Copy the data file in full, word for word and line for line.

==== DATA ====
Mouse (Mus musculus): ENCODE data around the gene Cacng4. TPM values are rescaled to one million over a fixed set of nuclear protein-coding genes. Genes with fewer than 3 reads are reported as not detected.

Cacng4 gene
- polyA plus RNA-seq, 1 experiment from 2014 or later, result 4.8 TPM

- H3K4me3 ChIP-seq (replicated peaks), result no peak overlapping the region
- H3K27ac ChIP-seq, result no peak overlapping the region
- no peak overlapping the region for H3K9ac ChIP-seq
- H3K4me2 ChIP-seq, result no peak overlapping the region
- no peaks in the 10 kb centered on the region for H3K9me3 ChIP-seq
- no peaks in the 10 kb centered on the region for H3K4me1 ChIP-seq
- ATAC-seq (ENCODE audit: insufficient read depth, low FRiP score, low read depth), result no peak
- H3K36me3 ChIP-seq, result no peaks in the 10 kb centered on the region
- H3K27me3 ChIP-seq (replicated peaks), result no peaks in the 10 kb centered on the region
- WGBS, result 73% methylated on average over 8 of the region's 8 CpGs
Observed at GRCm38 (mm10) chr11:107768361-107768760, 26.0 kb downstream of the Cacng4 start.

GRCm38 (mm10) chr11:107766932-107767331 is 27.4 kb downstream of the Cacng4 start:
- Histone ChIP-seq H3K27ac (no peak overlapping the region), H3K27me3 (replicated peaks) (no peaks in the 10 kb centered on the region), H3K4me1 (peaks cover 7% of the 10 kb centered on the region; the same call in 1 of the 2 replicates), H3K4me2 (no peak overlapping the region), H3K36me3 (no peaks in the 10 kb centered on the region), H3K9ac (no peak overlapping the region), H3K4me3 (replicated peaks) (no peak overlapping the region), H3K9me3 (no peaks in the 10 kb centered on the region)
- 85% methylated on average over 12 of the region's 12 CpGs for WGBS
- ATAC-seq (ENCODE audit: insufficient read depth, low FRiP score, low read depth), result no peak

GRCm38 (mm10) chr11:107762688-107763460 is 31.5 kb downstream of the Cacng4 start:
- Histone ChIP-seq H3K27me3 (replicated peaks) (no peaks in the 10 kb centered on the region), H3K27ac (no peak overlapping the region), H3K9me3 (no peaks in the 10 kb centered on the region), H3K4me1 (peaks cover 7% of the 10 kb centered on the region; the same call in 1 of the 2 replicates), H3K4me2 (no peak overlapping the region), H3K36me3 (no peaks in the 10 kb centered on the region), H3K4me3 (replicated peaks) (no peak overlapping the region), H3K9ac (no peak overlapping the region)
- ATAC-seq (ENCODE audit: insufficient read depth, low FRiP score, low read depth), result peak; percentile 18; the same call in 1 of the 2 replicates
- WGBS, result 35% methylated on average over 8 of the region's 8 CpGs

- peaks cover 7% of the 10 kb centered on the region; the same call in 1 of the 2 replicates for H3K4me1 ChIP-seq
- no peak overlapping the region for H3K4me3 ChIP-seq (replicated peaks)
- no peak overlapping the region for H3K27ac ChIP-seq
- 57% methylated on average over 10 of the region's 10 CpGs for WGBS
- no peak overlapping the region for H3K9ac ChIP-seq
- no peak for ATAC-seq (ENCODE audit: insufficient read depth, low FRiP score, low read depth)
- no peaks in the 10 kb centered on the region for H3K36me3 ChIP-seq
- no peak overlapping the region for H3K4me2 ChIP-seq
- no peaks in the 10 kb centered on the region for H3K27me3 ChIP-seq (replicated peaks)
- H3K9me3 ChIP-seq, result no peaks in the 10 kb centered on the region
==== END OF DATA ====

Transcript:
Mouse (Mus musculus): ENCODE data around the gene Cacng4. TPM values are rescaled to one million over a fixed set of nuclear protein-coding genes. Genes with fewer than 3 reads are reported as not detected.

Cacng4 gene
- polyA plus RNA-seq, 1 experiment from 2014 or later, result 4.8 TPM

- H3K4me3 ChIP-seq (replicated peaks), result no peak overlapping the region
- H3K27ac ChIP-seq, result no peak overlapping the region
- no peak overlapping the region for H3K9ac ChIP-seq
- H3K4me2 ChIP-seq, result no peak overlapping the region
- no peaks in the 10 kb centered on the region for H3K9me3 ChIP-seq
- no peaks in the 10 kb centered on the region for H3K4me1 ChIP-seq
- ATAC-seq (ENCODE audit: insufficient read depth, low FRiP score, low read depth), result no peak
- H3K36me3 ChIP-seq, result no peaks in the 10 kb centered on the region
- H3K27me3 ChIP-seq (replicated peaks), result no peaks in the 10 kb centered on the region
- WGBS, result 73% methylated on average over 8 of the region's 8 CpGs
Observed at GRCm38 (mm10) chr11:107768361-107768760, 26.0 kb downstream of the Cacng4 start.

GRCm38 (mm10) chr11:107766932-107767331 is 27.4 kb downstream of the Cacng4 start:
- Histone ChIP-seq H3K27ac (no peak overlapping the region), H3K27me3 (replicated peaks) (no peaks in the 10 kb centered on the region), H3K4me1 (peaks cover 7% of the 10 kb centered on the region; the same call in 1 of the 2 replicates), H3K4me2 (no peak overlapping the region), H3K36me3 (no peaks in the 10 kb centered on the region), H3K9ac (no peak overlapping the region), H3K4me3 (replicated peaks) (no peak overlapping the region), H3K9me3 (no peaks in the 10 kb centered on the region)
- 85% methylated on average over 12 of the region's 12 CpGs for WGBS
- ATAC-seq (ENCODE audit: insufficient read depth, low FRiP score, low read depth), result no peak

GRCm38 (mm10) chr11:107762688-107763460 is 31.5 kb downstream of the Cacng4 start:
- Histone ChIP-seq H3K27me3 (replicated peaks) (no peaks in the 10 kb centered on the region), H3K27ac (no peak overlapping the region), H3K9me3 (no peaks in the 10 kb centered on the region), H3K4me1 (peaks cover 7% of the 10 kb centered on the region; the same call in 1 of the 2 replicates), H3K4me2 (no peak overlapping the region), H3K36me3 (no peaks in the 10 kb centered on the region), H3K4me3 (replicated peaks) (no peak overlapping the region), H3K9ac (no peak overlapping the region)
- ATAC-seq (ENCODE audit: insufficient read depth, low FRiP score, low read depth), result peak; percentile 18; the same call in 1 of the 2 replicates
- WGBS, result 35% methylated on average over 8 of the region's 8 CpGs

- peaks cover 7% of the 10 kb centered on the region; the same call in 1 of the 2 replicates for H3K4me1 ChIP-seq
- no peak overlapping the region for H3K4me3 ChIP-seq (replicated peaks)
- no peak overlapping the region for H3K27ac ChIP-seq
- 57% methylated on average over 10 of the region's 10 CpGs for WGBS
- no peak overlapping the region for H3K9ac ChIP-seq
- no peak for ATAC-seq (ENCODE audit: insufficient read depth, low FRiP score, low read depth)
- no peaks in the 10 kb centered on the region for H3K36me3 ChIP-seq
- no peak overlapping the region for H3K4me2 ChIP-seq
- no peaks in the 10 kb centered on the region for H3K27me3 ChIP-seq (replicated peaks)
- H3K9me3 ChIP-seq, result no peaks in the 10 kb centered on the region